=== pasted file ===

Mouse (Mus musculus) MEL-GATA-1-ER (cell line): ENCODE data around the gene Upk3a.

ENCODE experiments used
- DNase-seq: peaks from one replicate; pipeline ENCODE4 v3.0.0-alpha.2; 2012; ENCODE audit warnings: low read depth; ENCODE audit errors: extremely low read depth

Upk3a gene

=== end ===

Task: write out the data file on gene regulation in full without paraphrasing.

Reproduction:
Mouse (Mus musculus) MEL-GATA-1-ER (cell line): ENCODE data around the gene Upk3a.

ENCODE experiments used
- DNase-seq: peaks from one replicate; pipeline ENCODE4 v3.0.0-alpha.2; 2012; ENCODE audit warnings: low read depth; ENCODE audit errors: extremely low read depth

Upk3a gene